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# How Computers Work

What is a computer? Computers are machines that perform arithmetical calculations automatically, under the control of sequences of instructions, or programs, in their internal storage, or memory.

Computers can be programmed in languages that people find easy to use and understand, but programs in these languages are either read and acted upon (or interpreted) by other computer programs, or translated into the computer's own language (or compiled) by other computer programs.

What does a computer's own language look like?

There are a number of different formats used by different types of computer. The instruction set used by the most popular type of microprocessor is quite complicated, because when it was originally developed as a 16-bit processor, it was designed to be very similar to the 8-bit processor that preceded it; and then new instructions were added on to make it a 32-bit processor.

Thus, as an introduction to computer machine language, a fictitious machine with a simple design is shown here. (It is, however, quite strongly inspired by two real machines: primarily the IBM 360, and to some extent by the Motorola 68000.)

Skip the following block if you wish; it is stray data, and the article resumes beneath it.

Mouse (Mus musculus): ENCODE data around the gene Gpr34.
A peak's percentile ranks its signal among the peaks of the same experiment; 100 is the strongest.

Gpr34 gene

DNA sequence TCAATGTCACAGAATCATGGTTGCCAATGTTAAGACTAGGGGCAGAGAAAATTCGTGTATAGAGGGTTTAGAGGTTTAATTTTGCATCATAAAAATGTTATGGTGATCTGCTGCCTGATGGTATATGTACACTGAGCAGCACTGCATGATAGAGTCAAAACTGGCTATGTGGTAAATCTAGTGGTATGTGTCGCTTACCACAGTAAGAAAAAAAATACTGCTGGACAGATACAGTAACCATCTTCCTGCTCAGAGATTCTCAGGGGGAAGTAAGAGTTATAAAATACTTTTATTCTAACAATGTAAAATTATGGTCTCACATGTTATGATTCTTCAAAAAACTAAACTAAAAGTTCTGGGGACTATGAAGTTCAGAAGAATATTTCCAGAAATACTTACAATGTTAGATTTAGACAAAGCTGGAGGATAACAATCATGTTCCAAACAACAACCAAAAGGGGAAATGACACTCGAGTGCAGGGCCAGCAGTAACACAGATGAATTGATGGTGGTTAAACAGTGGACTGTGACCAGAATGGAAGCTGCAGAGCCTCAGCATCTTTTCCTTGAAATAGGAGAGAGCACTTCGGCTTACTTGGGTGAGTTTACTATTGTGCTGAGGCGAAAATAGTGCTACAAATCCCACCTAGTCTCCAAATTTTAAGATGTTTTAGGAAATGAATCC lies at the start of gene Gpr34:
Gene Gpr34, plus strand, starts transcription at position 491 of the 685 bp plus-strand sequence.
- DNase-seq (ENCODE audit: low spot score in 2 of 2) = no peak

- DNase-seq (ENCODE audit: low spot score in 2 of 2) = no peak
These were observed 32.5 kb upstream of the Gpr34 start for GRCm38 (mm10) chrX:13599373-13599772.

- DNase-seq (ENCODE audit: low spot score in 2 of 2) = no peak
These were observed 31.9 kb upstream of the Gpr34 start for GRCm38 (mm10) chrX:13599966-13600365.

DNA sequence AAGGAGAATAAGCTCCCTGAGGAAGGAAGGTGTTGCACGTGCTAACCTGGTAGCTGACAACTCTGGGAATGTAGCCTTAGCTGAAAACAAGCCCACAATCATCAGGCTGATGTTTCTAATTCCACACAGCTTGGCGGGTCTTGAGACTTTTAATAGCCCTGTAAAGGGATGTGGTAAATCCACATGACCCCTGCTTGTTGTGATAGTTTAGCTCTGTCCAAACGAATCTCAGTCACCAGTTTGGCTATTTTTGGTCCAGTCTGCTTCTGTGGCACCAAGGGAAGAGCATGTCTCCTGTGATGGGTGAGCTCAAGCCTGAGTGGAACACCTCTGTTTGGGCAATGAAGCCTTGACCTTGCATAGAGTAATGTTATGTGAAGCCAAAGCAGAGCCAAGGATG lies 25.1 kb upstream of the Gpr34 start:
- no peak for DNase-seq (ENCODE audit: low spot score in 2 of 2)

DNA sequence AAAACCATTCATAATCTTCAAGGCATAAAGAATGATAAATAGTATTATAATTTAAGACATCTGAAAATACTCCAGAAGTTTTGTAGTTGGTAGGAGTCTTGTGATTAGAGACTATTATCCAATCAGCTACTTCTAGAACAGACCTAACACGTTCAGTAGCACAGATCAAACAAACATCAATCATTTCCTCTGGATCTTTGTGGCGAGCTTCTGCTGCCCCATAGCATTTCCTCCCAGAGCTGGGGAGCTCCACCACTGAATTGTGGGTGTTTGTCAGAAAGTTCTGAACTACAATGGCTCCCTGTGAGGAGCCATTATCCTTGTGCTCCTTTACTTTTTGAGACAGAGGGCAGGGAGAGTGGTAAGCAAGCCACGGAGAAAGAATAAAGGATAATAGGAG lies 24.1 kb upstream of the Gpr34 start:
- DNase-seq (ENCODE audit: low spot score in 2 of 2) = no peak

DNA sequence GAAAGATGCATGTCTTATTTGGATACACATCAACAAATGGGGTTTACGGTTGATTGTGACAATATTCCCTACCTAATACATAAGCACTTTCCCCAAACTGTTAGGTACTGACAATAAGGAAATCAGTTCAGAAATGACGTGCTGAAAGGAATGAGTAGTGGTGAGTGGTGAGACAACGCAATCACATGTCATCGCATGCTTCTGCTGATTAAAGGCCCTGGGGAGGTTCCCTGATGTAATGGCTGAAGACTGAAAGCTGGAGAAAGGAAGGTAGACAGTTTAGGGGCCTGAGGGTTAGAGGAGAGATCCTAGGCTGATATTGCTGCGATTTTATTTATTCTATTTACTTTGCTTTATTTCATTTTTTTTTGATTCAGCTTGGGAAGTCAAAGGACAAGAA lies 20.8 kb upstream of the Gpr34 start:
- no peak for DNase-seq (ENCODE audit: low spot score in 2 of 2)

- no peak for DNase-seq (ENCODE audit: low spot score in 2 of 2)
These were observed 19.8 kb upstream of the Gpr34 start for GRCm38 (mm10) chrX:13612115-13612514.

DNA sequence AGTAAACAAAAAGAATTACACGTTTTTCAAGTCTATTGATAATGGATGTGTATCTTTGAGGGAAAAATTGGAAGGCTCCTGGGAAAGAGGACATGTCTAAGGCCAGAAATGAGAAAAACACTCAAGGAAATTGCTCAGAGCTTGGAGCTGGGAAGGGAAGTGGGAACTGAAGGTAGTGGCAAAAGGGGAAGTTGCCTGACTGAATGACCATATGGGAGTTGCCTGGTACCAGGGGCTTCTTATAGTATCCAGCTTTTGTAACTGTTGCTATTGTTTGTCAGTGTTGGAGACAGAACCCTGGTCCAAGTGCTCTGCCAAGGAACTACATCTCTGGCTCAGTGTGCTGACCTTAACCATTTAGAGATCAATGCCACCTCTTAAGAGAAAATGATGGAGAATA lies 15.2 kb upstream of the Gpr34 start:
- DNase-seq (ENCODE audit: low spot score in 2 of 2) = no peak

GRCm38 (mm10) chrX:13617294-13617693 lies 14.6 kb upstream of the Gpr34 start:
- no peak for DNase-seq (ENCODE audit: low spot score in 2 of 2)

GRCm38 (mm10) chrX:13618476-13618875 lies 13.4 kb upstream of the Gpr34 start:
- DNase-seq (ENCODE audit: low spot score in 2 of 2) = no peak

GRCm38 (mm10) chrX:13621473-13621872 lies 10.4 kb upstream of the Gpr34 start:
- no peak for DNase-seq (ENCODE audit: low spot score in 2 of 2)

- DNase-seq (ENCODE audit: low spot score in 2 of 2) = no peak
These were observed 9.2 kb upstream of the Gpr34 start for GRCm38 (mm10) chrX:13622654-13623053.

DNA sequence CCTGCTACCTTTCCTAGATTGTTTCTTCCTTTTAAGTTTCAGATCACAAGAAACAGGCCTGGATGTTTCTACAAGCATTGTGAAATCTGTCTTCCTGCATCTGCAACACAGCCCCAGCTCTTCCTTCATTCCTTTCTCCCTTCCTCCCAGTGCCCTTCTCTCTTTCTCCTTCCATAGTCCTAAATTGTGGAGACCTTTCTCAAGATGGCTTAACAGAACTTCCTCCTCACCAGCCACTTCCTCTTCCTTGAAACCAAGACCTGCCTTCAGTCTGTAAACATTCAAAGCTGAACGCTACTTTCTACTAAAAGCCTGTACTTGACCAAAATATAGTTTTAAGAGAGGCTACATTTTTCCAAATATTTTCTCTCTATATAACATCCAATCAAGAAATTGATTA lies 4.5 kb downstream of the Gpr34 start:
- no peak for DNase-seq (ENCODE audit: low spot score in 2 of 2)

The computer is designed to handle an address space of 4,294,967,296 bytes, because an address occupies 32 bits, and is treated as an unsigned quantity.

Integers are stored in two's complement notation; what this means can be explained by using a decimal computer which uses ten's complement notation, the decimal equivalent, as an example. If a computer stores numbers in only four digits, then adding 9999 to 5, which normally produces 10,004, will instead just produce 4, because the first digit is cut off.

Thus, 9999 can be thought of as standing for -1, without the need to include a sign directly in how numbers are represented.

Similarly, in a computer that stores numbers in only four hexadecimal digits, FFFF stands for -1 in two's complement notation.

Other formats are one's complement notation, where FFFE would be -1, and sign-magnitude notation, where 8001 would be -1.

Our computer would have the following complement of registers directly visible to the ordinary programmer:

where a register is like the display on a pocket calculator; a place where a number is kept with which the computer is currently working.